What Behe doesn't state is that this team wasn't challenging the idea that
embryonic development supports evolution; what they were challenging were
specific hypotheses based on the concept of the common body plan, which in
chordates is called the "pharyngula". This is stated in a letter they wrote
to _Science_ (280:5366, 983-986) after creationists started using their
report to criticize evolution: "Hackel's drawings are used in many modern
textbooks, but not always as primary evidence for evolution. In _Molecular
Biology of the Cell_, the drawings are used mainly to support hypotheses
about the stages of development acted on by natural selection. It is only in
this limited context that we have reservations about the implications of the
drawings." The only evidence they chose to examine were Haeckel's drawings,
despite the fact that -- contrary to their claim -- they are no longer the
most significant evidence in support of these hypotheses. The tone of the
article is due largely to the lead author, Michael Richardson, who apparently
has an axe to grind against Haeckel (based on personal communications and his
subsequent comments in Nature).

> What's more, the embryonic
> stages shown in the drawings are actually not
> the earliest ones. The earliest stages show
> much greater variation.

What Behe fails to mention is that this is old news to embryologists; Behe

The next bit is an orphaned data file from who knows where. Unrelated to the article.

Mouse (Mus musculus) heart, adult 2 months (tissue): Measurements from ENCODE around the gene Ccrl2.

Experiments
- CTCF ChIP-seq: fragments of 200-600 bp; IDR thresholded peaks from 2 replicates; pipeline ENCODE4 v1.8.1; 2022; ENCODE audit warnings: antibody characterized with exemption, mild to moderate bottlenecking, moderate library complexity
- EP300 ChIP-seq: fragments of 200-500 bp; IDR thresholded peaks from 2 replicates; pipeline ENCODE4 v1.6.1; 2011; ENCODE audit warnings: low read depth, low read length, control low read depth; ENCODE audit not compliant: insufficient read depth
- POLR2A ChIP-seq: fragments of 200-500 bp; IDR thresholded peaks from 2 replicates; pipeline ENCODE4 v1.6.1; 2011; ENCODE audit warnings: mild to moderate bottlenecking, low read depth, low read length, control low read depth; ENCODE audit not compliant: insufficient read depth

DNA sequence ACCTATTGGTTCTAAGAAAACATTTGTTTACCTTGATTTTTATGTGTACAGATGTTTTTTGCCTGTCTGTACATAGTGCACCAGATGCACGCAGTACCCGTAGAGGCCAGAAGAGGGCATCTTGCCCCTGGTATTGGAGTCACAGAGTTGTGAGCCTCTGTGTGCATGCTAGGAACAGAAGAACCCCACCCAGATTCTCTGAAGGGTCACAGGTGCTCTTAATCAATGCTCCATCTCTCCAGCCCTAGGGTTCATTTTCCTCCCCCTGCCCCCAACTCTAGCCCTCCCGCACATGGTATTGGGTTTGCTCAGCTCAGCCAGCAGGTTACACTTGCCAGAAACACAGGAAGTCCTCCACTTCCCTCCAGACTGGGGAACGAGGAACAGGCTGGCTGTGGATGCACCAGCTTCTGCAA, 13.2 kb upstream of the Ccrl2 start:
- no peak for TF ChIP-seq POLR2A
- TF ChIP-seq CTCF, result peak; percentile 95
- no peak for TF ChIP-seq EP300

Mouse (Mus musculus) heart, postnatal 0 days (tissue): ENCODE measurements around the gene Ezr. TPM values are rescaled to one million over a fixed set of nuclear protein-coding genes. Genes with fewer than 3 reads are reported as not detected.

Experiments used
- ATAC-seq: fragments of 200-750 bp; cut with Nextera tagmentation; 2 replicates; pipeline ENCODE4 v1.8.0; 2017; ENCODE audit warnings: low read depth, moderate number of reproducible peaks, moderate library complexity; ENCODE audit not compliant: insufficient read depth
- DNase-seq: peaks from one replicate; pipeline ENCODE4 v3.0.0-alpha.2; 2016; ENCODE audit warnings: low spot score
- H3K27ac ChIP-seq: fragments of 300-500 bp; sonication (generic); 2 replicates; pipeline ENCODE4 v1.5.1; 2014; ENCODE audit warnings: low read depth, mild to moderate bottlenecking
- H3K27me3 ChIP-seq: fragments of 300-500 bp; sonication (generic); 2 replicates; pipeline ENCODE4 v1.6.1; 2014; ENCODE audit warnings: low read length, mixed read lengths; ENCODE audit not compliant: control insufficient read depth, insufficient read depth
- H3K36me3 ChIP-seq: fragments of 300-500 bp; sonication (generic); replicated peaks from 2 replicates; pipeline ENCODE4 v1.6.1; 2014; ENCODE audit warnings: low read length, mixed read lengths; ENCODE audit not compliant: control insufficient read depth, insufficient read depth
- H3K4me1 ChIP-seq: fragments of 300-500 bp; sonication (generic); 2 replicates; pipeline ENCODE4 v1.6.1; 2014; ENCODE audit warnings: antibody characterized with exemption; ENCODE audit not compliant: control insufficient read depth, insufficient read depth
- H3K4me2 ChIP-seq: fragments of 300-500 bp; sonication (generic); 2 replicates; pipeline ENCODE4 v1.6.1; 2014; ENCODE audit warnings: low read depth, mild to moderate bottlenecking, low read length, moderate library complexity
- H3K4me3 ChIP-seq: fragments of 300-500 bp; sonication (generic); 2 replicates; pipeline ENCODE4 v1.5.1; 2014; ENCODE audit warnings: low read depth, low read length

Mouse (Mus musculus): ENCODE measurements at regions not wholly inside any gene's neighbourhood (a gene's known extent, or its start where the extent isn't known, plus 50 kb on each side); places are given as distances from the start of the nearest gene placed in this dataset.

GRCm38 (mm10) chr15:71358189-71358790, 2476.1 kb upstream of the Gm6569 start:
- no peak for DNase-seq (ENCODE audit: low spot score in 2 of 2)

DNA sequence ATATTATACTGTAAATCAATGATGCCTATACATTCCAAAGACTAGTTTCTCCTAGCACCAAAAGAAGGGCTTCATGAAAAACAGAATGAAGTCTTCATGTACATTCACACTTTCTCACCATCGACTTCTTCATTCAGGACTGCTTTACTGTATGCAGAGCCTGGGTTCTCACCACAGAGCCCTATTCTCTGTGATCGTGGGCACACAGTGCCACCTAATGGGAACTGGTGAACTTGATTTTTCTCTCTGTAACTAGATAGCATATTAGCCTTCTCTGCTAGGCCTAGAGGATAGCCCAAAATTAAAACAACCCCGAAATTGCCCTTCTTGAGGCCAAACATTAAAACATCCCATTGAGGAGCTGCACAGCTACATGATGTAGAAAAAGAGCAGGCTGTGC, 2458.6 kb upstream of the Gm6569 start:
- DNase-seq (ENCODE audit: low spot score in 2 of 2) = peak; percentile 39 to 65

also fails to mention the actual relationship these various embryonic stages
have with each other. Embryologist have known for a long time that the stage
of the common body plan, known as the phylotypic stage, is preceeded by a
fair number of earlier stages. This is necessary, however, because the
elements of the body plan arise during these earlier stages. Embryologists
have also known for some time that many aspects of development in these early
stages differ between classes and even between orders and families. There
are two types of differences: differences in egg size, shape, shells and
accessory food sources, which are provided by the mother and the germline
cells before fertilization; and differences in the extra-embryonic tissues
developed by the embryo itself. Yet despite all these differences, some key
aspects of development are conserved, and it is these that produce the
elements of the common body plan, which for chordates is chiefly the
notocord, the dorsal hollow nerve cord, the pharyngeal gill pouches and the
post-anal tail. This body plan is possessed by all chordates, including
ascidians, even though the the exact form of the pharyngula differs from
class to class, and even between orders and families. These differences are
created by the different developmental stages leading up to the chordate
phylotypic stage. Then of course, further development after the pharyngula
has formed causes the embryos to diverge further as they develop the adult
form. However, some aspects of post-phylotypic development are also
conserved, thus constraining this divergence. See _Cells, Embryos, and
Evolution_ by John Gerhart and Marc Kirschner for more details.

In any event, the point is this. Behe implies that development between
chordate classes, orders and families are now seen to be virtually unrelated,
but this is untrue. All known chordates have different developmental
pathways for oogenesis, primary and secondary axis specification,
endo-mesoderm induction, organizer inductions, gastrulation and neurulation,